Aviation for Women

SEP-OCT 2018

Aviation for Women is the flagship member publication of Women in Aviation International. Articles feature women who have made aviation history, professional development ideas, and current-topic articles.

Issue link: https://afwdigital.epubxp.com/i/1014503

Contents of this Issue


Page 22 of 52

20 AviationforWomen S E P T E M B E R / O C T O B E R 2 0 1 8 OPEN THE RIGHT DOORS FOR AN AVIATION CAREER B Y K A T H R Y N B . C R E E D Y I n 1988, Charlotte Pedersen, CEO of Luxavia- tion Helicopters in Luxemburg, was accept- ed to become the first female pilot in the Danish Air Force. Her early journey took her to Pensacola, Florida, and San Diego, Cali- fornia, through a training partnership between the Danish Air Force and the U.S. Navy. After initial training, she completed Officers Academy and soon became one of the top search and res- cue pilots in Denmark, flying the Sea King, a job she held until her air force retirement in 2006. Charlotte's career illustrates not only the choices women make when it comes to family but also instances in which husbands encour- age their wives to pursue their dreams. It also puts a spotlight on the importance of taking a chance on a new career. She is one of four top management women at Luxaviation Group, the second largest business aviation operator in the world. The other female leaders include Sally Jones, chief financial offi- cer; Juliane Von Heimendahl, chief marketing officer; and Jana App-Sandering, chief client service officer. "One of the very important lessons I learned is nothing is impossible," Charlotte says. "You just have to focus and think about how you can do it then go for it. But don't just go in only one direction, but find your own clever way. There is no straight way to an aviation career. I've always done what I like, what is in my heart." Charlotte is a perfect example of leaning into aviation. "I'm no different than other women," she says. "If they are not certain of something— which, I think, is typical behavior for women— they should find out what they need to know. When something makes me insecure I realize it is because I don't know enough about it. This goes back to the first time I became an aircraft commander. I thought, I have to know every- thing about this machine so I studied it until I could understand it. That philosophy has helped me throughout my career because knowledge equals confidence." She attacked the myth that aviation is too hard. "Aviation is not rocket science," she says. "Everything can be learned and understood. If you take the time to understand how it all fits to- gether it takes away a lot of the stress." As a little girl, Charlotte never yearned to be a pilot, but she likes the challenge of doing some- thing different. For that reason, she responded to an ad for female military pilots when she was still in high school. "That sounded like fun," she says. "So I applied and went for testing not knowing anything about aviation. There were lots of young people, but in the end there were only two people left standing and one of them was me. I gained a lot of atten- tion from the press about being the first woman so there was no way I could quit, even if I want- ed to. Shortly afterwards, a second female passed the testing and we went through full training to- gether. She is still working in search and rescue in the Danish Air Force. After that, there was a long wait for the third female pilot. Today, there are still only about five female pilots in the Dan- ish military." Like many women, Pedersen took time out to be a full-time mother, moving with her husband, Frank, who had just taken a four-year assign- ment with NATO in Belgium. "We felt that my taking time off was the best investment we could make in our family," she says, adding it was then she began business studies. "I wanted to learn about business and investment." But it wasn't long until she was back in avi- ation. After three years in Belgium, her hus- band was posted to a new assignment in Lux- embourg, and Charlotte began her career with the civil aviation authorit y a s an inspector. But then the tables turned, as she decided to pursue a master of business administration in strategy and finance while her husband took care of the homefront. "During that time, I met Luxaviation CEO Pat- rick Hansen, whose experience in finance and as an entrepreneur saw promise in business avia- tion," she says. "He needed help from someone like me with a background in aviation regulations to join him." In 2008, Patrick had taken over Luxaviation AOC, a small Luxembourg-based company with only one aircraft, a Cessna Citation XLS, and six There is no straight way to an aviation career. I've always done what I like, what is in my heart.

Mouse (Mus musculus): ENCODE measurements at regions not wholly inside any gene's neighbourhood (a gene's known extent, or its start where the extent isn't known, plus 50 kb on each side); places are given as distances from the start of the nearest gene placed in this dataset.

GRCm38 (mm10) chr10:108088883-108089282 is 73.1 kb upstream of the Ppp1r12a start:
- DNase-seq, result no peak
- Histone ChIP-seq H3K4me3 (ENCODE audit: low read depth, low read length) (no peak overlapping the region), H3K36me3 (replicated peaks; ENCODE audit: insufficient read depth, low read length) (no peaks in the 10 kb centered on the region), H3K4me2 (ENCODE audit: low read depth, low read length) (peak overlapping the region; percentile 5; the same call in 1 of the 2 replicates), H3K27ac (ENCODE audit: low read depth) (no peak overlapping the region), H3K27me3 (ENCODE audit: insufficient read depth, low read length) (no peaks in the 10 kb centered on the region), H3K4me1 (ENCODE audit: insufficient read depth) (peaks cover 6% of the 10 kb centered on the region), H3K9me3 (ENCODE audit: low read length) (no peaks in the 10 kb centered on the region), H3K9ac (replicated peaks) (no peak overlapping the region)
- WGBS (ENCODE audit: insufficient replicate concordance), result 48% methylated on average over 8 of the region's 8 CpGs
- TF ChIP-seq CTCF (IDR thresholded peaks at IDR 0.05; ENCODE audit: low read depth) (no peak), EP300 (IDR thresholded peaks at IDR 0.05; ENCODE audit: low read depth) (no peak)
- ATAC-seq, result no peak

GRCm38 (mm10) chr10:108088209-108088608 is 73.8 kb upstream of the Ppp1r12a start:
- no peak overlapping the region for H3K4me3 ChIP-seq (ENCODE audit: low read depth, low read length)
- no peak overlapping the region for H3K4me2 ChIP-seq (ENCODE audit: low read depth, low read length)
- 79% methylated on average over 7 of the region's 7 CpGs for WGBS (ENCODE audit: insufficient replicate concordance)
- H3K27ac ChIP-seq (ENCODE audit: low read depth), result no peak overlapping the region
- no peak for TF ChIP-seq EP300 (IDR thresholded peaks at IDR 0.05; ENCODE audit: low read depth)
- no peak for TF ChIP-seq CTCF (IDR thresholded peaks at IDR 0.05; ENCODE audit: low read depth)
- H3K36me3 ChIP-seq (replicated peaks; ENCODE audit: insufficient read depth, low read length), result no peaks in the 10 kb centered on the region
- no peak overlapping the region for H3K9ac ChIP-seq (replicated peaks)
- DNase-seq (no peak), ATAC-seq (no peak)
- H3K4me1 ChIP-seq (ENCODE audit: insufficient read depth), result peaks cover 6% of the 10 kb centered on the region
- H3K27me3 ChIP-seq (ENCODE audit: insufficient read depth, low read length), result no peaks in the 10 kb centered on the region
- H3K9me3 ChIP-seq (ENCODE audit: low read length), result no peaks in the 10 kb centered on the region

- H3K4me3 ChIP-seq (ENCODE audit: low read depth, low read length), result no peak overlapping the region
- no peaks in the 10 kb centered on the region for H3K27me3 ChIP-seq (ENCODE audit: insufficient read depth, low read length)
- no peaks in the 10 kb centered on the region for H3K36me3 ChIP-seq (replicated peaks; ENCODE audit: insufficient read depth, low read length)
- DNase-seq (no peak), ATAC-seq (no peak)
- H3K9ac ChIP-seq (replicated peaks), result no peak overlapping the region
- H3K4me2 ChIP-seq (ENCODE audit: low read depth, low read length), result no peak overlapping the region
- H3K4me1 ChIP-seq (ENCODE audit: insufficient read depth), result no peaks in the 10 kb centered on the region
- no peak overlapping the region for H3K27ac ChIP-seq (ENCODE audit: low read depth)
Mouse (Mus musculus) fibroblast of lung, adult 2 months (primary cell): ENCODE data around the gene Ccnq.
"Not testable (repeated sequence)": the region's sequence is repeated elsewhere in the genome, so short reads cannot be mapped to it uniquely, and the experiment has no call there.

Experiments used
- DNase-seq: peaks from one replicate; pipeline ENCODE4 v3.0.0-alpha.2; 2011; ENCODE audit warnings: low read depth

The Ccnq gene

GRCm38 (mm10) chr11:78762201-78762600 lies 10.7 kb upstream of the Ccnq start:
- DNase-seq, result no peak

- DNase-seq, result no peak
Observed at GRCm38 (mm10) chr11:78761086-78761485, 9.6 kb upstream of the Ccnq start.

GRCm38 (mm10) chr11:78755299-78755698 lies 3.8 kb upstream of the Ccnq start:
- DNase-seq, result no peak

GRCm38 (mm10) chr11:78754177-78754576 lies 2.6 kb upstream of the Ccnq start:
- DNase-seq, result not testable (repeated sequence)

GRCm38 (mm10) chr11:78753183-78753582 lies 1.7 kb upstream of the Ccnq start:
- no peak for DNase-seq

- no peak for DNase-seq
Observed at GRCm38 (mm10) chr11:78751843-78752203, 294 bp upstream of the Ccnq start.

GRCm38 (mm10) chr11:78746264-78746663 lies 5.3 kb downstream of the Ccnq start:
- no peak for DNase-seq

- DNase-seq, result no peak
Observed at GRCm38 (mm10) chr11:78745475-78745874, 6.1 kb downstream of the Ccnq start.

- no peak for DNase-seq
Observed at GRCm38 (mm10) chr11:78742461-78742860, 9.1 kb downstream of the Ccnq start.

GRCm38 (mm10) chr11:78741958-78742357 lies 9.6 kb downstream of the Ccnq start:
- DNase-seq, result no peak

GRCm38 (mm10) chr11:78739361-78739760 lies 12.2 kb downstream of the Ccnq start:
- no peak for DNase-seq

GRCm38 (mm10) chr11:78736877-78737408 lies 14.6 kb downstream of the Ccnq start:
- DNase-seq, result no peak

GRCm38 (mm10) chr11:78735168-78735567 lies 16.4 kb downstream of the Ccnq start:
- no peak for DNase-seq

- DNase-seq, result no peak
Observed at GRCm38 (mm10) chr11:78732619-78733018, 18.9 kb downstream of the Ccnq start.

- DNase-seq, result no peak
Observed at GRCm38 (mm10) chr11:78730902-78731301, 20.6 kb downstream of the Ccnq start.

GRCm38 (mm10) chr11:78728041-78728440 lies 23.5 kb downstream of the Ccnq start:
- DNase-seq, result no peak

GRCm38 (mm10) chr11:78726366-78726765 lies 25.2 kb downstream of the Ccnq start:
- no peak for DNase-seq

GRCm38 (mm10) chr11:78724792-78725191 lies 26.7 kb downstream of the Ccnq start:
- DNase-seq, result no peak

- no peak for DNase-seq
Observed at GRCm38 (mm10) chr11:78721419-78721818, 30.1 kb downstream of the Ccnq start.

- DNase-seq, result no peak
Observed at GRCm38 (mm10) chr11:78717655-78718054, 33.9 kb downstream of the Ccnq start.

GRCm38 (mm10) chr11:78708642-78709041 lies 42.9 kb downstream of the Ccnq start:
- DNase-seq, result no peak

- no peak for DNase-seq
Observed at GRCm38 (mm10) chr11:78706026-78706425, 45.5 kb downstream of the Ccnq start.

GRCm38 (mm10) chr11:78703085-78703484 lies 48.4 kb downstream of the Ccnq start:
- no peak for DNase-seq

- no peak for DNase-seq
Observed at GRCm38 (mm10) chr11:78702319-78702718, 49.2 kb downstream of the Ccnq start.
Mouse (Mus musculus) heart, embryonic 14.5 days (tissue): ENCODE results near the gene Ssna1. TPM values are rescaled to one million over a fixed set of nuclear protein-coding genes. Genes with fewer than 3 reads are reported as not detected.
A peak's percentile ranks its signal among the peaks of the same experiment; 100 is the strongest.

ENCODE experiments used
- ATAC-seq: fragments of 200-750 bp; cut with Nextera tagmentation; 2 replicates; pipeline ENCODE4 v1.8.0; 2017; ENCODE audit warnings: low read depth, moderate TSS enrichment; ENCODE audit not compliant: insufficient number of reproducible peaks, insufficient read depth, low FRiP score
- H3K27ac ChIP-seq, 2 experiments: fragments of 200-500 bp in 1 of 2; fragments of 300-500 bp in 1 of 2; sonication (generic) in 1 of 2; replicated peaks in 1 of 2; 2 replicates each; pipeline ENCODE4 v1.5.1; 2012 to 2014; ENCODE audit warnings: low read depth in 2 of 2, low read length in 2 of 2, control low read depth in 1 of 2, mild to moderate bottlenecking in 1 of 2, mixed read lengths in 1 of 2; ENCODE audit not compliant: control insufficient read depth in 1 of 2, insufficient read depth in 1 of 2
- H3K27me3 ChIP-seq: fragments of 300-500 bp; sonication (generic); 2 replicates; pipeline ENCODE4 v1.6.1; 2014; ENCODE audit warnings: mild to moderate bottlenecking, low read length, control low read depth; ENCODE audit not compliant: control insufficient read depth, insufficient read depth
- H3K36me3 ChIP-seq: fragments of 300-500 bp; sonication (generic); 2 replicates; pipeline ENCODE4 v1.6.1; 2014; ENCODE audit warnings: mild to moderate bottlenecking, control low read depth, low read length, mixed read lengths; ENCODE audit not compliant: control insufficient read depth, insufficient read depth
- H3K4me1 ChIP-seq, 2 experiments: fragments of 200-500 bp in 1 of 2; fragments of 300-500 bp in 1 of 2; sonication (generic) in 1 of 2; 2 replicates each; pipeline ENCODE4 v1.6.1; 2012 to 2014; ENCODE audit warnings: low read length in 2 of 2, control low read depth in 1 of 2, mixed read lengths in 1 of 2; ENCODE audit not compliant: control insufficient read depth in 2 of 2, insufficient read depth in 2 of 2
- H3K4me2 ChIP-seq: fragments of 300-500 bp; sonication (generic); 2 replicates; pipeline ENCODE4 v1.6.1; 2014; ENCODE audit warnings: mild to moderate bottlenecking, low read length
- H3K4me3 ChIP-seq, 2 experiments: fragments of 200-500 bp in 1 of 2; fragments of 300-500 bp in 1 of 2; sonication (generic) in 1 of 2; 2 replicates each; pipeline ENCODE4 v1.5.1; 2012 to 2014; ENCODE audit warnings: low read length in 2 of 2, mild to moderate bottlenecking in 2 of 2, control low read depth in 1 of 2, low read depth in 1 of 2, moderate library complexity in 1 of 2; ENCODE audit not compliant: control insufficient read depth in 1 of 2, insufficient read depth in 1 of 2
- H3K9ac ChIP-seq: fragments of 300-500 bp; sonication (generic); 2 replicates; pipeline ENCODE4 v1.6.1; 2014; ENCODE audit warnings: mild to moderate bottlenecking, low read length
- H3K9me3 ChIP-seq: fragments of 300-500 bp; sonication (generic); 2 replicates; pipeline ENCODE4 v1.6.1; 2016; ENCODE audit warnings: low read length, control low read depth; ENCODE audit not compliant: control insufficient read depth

Articles in this issue

Archives of this issue

view archives of Aviation for Women - SEP-OCT 2018